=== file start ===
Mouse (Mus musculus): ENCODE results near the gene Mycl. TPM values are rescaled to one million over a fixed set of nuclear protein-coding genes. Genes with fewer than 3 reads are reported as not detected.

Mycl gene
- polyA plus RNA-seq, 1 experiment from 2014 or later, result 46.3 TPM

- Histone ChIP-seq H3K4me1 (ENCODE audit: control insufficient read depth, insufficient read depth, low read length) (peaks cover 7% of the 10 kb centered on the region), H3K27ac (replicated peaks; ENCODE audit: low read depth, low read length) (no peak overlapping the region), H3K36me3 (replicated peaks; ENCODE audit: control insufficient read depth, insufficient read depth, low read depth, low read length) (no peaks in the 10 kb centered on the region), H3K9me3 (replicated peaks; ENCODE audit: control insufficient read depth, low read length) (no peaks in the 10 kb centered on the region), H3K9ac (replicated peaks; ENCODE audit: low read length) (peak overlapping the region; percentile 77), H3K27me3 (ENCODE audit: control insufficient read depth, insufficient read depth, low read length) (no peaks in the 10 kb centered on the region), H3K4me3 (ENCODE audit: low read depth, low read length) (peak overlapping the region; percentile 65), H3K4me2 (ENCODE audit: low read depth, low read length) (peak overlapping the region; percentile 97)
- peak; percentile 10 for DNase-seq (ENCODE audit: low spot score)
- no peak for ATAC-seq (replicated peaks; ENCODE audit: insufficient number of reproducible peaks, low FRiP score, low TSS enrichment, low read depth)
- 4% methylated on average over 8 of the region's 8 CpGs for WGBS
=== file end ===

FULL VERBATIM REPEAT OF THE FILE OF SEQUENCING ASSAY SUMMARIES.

Mouse (Mus musculus): ENCODE results near the gene Mycl. TPM values are rescaled to one million over a fixed set of nuclear protein-coding genes. Genes with fewer than 3 reads are reported as not detected.

Mycl gene
- polyA plus RNA-seq, 1 experiment from 2014 or later, result 46.3 TPM

- Histone ChIP-seq H3K4me1 (ENCODE audit: control insufficient read depth, insufficient read depth, low read length) (peaks cover 7% of the 10 kb centered on the region), H3K27ac (replicated peaks; ENCODE audit: low read depth, low read length) (no peak overlapping the region), H3K36me3 (replicated peaks; ENCODE audit: control insufficient read depth, insufficient read depth, low read depth, low read length) (no peaks in the 10 kb centered on the region), H3K9me3 (replicated peaks; ENCODE audit: control insufficient read depth, low read length) (no peaks in the 10 kb centered on the region), H3K9ac (replicated peaks; ENCODE audit: low read length) (peak overlapping the region; percentile 77), H3K27me3 (ENCODE audit: control insufficient read depth, insufficient read depth, low read length) (no peaks in the 10 kb centered on the region), H3K4me3 (ENCODE audit: low read depth, low read length) (peak overlapping the region; percentile 65), H3K4me2 (ENCODE audit: low read depth, low read length) (peak overlapping the region; percentile 97)
- peak; percentile 10 for DNase-seq (ENCODE audit: low spot score)
- no peak for ATAC-seq (replicated peaks; ENCODE audit: insufficient number of reproducible peaks, low FRiP score, low TSS enrichment, low read depth)
- 4% methylated on average over 8 of the region's 8 CpGs for WGBS